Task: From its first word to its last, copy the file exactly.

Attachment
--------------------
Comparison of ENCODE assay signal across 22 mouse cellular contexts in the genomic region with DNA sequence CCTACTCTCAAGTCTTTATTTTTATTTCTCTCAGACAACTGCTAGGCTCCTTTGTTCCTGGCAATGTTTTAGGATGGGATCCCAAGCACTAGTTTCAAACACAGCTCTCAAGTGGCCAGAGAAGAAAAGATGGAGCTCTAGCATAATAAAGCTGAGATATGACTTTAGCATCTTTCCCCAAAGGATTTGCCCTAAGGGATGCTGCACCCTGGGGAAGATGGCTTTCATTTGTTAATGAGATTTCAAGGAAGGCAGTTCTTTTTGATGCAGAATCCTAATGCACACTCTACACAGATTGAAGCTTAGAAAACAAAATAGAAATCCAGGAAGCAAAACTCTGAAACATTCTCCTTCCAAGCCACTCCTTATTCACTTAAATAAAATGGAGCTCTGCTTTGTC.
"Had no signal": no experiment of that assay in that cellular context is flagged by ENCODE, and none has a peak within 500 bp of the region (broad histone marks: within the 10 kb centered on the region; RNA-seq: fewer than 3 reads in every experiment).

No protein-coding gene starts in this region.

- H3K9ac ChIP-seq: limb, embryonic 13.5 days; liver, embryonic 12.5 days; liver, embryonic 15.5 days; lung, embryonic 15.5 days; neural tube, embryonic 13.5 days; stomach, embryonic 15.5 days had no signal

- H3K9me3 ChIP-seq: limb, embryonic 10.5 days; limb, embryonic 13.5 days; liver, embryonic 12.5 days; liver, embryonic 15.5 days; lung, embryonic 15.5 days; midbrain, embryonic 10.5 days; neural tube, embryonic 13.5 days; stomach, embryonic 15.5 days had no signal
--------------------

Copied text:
Comparison of ENCODE assay signal across 22 mouse cellular contexts in the genomic region with DNA sequence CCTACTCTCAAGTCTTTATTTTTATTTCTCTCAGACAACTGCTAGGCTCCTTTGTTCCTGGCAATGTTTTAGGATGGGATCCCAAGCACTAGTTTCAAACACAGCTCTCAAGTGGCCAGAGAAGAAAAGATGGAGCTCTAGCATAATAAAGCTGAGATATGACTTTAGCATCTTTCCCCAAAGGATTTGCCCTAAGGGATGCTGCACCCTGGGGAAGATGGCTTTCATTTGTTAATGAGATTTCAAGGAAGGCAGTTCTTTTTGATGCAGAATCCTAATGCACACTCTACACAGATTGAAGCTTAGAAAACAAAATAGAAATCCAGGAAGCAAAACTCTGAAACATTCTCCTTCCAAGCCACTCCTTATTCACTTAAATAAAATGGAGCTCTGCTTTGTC.
"Had no signal": no experiment of that assay in that cellular context is flagged by ENCODE, and none has a peak within 500 bp of the region (broad histone marks: within the 10 kb centered on the region; RNA-seq: fewer than 3 reads in every experiment).

No protein-coding gene starts in this region.

- H3K9ac ChIP-seq: limb, embryonic 13.5 days; liver, embryonic 12.5 days; liver, embryonic 15.5 days; lung, embryonic 15.5 days; neural tube, embryonic 13.5 days; stomach, embryonic 15.5 days had no signal

- H3K9me3 ChIP-seq: limb, embryonic 10.5 days; limb, embryonic 13.5 days; liver, embryonic 12.5 days; liver, embryonic 15.5 days; lung, embryonic 15.5 days; midbrain, embryonic 10.5 days; neural tube, embryonic 13.5 days; stomach, embryonic 15.5 days had no signal